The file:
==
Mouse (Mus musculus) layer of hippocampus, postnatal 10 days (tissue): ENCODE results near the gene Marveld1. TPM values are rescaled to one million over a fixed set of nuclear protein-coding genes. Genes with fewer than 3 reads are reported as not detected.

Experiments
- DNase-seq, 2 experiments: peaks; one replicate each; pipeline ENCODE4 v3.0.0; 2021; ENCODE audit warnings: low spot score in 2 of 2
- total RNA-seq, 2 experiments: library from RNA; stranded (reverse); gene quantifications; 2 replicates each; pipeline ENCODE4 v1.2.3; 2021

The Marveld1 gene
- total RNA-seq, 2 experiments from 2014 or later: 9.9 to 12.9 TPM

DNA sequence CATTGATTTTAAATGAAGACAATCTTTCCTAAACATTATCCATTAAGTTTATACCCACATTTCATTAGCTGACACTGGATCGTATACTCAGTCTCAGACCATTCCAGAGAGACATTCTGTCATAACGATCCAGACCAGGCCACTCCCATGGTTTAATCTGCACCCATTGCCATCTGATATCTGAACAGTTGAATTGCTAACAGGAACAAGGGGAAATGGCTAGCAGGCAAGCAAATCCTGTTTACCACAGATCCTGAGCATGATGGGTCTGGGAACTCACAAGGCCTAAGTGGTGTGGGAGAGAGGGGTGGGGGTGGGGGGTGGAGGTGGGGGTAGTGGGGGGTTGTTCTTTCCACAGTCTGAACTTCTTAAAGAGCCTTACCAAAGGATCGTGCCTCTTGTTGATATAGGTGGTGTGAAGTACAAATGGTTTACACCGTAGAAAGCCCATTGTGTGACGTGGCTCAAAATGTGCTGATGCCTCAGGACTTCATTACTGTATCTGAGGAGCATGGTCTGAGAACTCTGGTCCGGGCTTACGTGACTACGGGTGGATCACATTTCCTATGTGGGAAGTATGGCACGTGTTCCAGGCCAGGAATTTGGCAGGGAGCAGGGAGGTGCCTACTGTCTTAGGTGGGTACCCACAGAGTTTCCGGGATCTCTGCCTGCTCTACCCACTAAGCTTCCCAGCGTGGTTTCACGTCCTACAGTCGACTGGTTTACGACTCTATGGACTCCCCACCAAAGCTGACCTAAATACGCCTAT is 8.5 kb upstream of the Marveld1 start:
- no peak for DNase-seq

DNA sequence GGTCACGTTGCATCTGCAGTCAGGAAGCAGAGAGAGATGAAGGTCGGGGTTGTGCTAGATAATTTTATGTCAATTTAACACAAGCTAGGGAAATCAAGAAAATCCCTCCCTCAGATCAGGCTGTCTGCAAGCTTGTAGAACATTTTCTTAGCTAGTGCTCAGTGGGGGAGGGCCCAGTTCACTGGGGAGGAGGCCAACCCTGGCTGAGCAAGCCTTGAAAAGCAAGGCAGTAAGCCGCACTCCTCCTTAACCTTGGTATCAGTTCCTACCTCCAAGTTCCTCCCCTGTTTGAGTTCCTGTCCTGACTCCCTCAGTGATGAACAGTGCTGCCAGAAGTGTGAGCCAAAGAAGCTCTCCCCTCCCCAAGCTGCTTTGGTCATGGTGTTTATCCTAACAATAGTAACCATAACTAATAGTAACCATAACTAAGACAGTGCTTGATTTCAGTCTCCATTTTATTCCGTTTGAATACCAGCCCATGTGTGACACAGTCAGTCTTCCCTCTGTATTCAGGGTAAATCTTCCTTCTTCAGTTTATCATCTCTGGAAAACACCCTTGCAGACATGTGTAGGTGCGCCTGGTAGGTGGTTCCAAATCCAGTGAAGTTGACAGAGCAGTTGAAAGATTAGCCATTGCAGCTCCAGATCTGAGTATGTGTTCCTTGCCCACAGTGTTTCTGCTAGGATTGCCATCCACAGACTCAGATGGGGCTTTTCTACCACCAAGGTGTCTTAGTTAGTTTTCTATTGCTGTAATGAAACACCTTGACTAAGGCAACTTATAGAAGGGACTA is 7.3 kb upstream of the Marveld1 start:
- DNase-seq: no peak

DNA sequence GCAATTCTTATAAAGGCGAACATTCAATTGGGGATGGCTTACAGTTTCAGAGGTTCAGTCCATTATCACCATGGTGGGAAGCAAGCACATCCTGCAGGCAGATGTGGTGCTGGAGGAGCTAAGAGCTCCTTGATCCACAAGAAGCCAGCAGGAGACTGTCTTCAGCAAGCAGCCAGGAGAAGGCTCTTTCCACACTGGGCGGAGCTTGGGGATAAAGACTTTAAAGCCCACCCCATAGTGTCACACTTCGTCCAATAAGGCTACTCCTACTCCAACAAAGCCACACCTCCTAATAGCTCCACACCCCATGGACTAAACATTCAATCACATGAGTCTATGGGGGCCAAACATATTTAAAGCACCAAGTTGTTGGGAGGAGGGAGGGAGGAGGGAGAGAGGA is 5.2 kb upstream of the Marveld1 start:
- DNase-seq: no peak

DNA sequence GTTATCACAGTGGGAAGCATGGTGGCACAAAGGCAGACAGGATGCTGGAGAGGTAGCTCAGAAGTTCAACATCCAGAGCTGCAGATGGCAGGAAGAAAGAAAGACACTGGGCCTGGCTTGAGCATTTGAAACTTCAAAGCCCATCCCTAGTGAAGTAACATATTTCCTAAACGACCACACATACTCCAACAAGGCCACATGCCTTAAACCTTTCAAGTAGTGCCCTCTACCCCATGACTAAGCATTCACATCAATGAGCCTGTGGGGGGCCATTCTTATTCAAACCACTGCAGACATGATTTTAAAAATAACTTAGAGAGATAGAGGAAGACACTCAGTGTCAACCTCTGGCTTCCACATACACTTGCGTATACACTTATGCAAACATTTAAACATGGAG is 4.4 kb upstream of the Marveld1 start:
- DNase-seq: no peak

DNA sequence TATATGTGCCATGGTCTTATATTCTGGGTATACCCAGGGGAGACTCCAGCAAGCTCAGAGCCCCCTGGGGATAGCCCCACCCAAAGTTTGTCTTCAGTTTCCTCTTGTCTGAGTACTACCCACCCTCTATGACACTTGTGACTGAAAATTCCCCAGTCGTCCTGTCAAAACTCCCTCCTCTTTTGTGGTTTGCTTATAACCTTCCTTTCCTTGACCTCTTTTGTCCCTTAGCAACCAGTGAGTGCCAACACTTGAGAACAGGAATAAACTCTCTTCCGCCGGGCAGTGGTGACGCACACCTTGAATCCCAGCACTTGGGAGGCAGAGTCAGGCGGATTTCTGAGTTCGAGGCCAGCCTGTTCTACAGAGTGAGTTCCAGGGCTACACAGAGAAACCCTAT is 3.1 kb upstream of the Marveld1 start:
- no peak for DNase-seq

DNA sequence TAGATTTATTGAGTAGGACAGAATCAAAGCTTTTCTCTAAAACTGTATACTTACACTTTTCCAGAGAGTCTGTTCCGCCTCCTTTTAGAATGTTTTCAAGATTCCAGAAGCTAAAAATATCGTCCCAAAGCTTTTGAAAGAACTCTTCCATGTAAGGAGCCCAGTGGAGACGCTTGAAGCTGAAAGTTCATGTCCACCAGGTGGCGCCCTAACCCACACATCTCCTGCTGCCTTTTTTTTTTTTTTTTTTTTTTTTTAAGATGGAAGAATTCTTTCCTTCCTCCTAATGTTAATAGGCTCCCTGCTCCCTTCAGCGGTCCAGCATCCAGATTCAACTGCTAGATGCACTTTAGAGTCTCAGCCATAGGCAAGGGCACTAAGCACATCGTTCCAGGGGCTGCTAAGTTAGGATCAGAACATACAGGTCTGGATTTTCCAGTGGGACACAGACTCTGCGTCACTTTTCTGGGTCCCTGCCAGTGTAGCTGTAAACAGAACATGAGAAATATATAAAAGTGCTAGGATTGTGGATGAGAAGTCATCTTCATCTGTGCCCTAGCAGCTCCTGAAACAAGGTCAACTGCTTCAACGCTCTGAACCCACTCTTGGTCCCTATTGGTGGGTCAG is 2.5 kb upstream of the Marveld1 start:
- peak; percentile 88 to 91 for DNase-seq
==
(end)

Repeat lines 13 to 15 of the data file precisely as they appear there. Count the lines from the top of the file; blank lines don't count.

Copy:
DNA sequence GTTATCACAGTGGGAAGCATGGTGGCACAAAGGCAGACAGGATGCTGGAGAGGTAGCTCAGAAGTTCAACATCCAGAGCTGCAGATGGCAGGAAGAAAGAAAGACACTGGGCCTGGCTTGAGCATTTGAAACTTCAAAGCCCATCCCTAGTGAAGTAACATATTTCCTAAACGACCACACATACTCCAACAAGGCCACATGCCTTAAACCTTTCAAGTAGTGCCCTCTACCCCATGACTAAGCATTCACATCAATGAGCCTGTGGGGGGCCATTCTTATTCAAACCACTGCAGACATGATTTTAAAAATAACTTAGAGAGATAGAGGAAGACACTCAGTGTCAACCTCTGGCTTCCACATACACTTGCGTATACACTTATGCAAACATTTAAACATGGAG is 4.4 kb upstream of the Marveld1 start:
- DNase-seq: no peak

DNA sequence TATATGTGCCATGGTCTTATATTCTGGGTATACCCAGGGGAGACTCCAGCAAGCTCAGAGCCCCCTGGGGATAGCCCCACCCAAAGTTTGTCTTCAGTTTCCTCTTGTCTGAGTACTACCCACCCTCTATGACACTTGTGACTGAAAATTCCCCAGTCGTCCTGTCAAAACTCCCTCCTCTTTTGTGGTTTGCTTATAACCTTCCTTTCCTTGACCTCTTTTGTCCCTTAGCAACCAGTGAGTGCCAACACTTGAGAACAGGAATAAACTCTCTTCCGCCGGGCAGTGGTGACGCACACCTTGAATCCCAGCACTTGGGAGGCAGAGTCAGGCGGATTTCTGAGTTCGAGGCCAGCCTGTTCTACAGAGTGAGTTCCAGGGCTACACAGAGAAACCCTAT is 3.1 kb upstream of the Marveld1 start: